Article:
But you are correct fuse wise. Before the surgery, my V11 would consume 15 Amps fuses like there was no tomorrow. Like there was a fault.

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2 hours ago, p6x said:

@Kiwi_Roy

I have absolutely no idea on what were the requirements to get the V11 family together in Guzzi under Aprilia's Beggio.

We know that Aprilia was in financial difficulty that resulted in the Piaggio Group's take over.

Before Aprilia, De Tomaso was running the show. The Moto Guzzi design bureau had a budget, and the sustaining  engineer (if there was one), another to solve whatever issues that came after the industrialization. This would have been typical. What we know, only the show stopper problems were remediated.

I would propose they were trying to get by with minimal or skeleton budget.

Even today, we do not hear anything about the V100 Mandello. We are in May now, and no pre-series bikes have been released, there is no schedule and no information about it. I only found one obscure Italian journalist who said the V100 will come out at the end of 2022, for a 2023 release. He did not say where he got the information. The fact that Guzzi/Piaggio are not saying anything is actually very edifying.

But you are correct fuse wise. Before the surgery, my V11 would consume 15 Amps fuses like there was no tomorrow. Like there was a fault.

There was a gap of 4-6 years between De Tomaso and Ivano Beggio while Moto Guzzi was under holding company management beginning with Finprogetti 1994-96, then Trident Rowan Group '96-'99 or 2000. The exact dates are hard to verify. Curiously, the V11 was developed and released under this management, before Aprilia. Even more curious how the design of the V11 Sport (drawn single handedly, in one night, by Luciano Marabese) was adopted and put into production as Marabese had said he produced the design "unasked for."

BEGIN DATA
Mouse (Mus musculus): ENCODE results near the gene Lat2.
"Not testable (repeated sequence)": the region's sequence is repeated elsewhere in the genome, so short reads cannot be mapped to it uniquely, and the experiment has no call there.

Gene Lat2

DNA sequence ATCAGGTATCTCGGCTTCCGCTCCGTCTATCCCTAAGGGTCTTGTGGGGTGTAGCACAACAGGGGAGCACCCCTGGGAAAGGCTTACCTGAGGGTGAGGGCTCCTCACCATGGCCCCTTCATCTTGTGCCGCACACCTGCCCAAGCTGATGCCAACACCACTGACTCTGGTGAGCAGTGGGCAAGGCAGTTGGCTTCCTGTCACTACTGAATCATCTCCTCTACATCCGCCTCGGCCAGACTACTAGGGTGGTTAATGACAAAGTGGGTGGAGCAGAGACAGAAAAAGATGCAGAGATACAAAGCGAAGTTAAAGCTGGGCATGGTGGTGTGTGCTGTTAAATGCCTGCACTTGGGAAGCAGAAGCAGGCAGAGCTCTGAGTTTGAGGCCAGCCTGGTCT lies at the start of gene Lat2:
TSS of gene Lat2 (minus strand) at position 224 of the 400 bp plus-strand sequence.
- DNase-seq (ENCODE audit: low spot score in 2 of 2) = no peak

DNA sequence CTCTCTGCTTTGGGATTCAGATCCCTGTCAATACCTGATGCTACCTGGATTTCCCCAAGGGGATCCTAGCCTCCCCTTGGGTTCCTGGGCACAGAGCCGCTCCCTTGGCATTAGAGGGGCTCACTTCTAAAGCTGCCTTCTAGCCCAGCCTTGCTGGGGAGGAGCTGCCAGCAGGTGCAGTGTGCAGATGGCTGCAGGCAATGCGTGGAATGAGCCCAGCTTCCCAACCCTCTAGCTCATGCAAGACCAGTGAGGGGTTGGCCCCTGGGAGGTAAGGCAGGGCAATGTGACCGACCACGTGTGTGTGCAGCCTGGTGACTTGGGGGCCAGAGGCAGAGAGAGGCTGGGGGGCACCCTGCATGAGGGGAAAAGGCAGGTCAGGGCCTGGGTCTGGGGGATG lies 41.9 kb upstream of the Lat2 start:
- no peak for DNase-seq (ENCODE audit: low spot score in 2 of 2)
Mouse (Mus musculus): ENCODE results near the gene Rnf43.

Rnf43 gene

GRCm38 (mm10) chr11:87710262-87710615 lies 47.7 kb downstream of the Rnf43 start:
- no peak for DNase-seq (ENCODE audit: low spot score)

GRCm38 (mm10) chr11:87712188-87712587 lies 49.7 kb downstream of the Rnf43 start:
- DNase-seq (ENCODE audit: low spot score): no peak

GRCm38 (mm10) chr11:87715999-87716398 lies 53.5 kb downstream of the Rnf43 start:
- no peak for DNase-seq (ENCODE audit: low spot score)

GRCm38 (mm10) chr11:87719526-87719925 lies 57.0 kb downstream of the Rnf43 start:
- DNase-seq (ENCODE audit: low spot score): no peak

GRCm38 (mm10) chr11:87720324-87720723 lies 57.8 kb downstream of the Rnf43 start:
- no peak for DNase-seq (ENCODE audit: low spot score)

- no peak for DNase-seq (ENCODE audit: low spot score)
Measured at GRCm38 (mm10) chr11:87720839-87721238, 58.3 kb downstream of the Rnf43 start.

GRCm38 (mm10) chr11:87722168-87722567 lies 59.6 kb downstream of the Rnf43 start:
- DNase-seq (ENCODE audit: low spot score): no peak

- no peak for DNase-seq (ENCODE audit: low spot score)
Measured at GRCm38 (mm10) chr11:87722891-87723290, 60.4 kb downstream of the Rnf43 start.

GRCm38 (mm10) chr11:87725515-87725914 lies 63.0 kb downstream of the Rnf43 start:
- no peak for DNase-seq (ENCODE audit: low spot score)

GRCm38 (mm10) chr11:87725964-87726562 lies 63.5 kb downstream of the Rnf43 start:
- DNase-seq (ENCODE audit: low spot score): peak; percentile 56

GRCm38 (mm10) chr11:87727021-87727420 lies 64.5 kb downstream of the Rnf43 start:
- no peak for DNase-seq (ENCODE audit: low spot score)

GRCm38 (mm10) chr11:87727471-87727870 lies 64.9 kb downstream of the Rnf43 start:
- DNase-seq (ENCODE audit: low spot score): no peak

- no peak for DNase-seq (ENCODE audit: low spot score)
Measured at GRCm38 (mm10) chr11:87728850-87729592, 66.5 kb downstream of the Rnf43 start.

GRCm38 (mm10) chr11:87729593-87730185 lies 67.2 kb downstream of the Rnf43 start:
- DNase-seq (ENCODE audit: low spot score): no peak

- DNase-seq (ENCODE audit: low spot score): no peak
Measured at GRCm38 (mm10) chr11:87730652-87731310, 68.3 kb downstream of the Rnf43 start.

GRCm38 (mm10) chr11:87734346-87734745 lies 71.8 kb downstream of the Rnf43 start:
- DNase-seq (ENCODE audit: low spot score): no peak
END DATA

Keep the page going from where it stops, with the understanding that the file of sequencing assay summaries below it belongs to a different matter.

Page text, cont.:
Apparently, Marabese and Beggio had a close relationship, so I ponder whether Beggio had significant influence at Moto Guzzi before he took over in 2000.

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On 4/15/2022 at 9:07 AM, p6x said:

Technology Livecycle Management:

Reliability Engineering:

Maintenance programs are largely provided by the Sustaining organization and are best described as a hybrid of assembly/disassembly guidelines, used initially by Manufacturing. For some which are more reliant on 3rd party equipment, the programs are based on OEM maintenance manuals and recommendations.

Over time, maintenance programs are supplemented with sporadic best practices, lessons learned and technical alerts (all usually triggered by Maintenance observations).

Owners made progress in using RCM (Reliability Centered Maintenance) to improve the maintenance programs for several technologies and focus less on time-based maintenance.

The selection of RCM initiatives and other Sustaining priorities is largely subjective, and a methodical data-driven set of rules does not exist. Outcomes of the failure and investigation process are reasonable with high visibility (C, M) failures when considering the links to root causes and required actions, as there is usually a suitably strong investigation team assigned for the duration needed.